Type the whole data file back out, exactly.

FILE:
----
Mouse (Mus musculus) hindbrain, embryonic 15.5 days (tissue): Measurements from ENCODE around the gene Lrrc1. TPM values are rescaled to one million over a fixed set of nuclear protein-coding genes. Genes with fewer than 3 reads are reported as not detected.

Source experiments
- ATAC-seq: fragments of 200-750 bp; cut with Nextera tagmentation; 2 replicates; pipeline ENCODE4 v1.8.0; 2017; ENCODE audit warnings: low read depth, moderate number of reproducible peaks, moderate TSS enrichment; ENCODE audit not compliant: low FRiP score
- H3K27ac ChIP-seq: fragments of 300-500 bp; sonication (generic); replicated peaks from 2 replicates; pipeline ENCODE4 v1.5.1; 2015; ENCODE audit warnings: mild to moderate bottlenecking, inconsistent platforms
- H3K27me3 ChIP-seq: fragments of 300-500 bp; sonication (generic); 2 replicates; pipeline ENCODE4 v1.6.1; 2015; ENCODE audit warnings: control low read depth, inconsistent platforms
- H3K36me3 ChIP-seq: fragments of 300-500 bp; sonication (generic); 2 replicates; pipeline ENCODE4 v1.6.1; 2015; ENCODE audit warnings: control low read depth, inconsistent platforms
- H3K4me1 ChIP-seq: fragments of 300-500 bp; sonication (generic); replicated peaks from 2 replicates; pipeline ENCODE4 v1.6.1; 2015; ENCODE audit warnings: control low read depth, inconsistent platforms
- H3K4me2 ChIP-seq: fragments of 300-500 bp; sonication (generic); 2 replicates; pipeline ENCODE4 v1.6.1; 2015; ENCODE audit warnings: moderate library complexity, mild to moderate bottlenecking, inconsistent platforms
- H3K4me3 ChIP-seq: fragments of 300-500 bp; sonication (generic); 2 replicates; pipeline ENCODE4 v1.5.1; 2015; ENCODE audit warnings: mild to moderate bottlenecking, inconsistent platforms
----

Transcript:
Mouse (Mus musculus) hindbrain, embryonic 15.5 days (tissue): Measurements from ENCODE around the gene Lrrc1. TPM values are rescaled to one million over a fixed set of nuclear protein-coding genes. Genes with fewer than 3 reads are reported as not detected.

Source experiments
- ATAC-seq: fragments of 200-750 bp; cut with Nextera tagmentation; 2 replicates; pipeline ENCODE4 v1.8.0; 2017; ENCODE audit warnings: low read depth, moderate number of reproducible peaks, moderate TSS enrichment; ENCODE audit not compliant: low FRiP score
- H3K27ac ChIP-seq: fragments of 300-500 bp; sonication (generic); replicated peaks from 2 replicates; pipeline ENCODE4 v1.5.1; 2015; ENCODE audit warnings: mild to moderate bottlenecking, inconsistent platforms
- H3K27me3 ChIP-seq: fragments of 300-500 bp; sonication (generic); 2 replicates; pipeline ENCODE4 v1.6.1; 2015; ENCODE audit warnings: control low read depth, inconsistent platforms
- H3K36me3 ChIP-seq: fragments of 300-500 bp; sonication (generic); 2 replicates; pipeline ENCODE4 v1.6.1; 2015; ENCODE audit warnings: control low read depth, inconsistent platforms
- H3K4me1 ChIP-seq: fragments of 300-500 bp; sonication (generic); replicated peaks from 2 replicates; pipeline ENCODE4 v1.6.1; 2015; ENCODE audit warnings: control low read depth, inconsistent platforms
- H3K4me2 ChIP-seq: fragments of 300-500 bp; sonication (generic); 2 replicates; pipeline ENCODE4 v1.6.1; 2015; ENCODE audit warnings: moderate library complexity, mild to moderate bottlenecking, inconsistent platforms
- H3K4me3 ChIP-seq: fragments of 300-500 bp; sonication (generic); 2 replicates; pipeline ENCODE4 v1.5.1; 2015; ENCODE audit warnings: mild to moderate bottlenecking, inconsistent platforms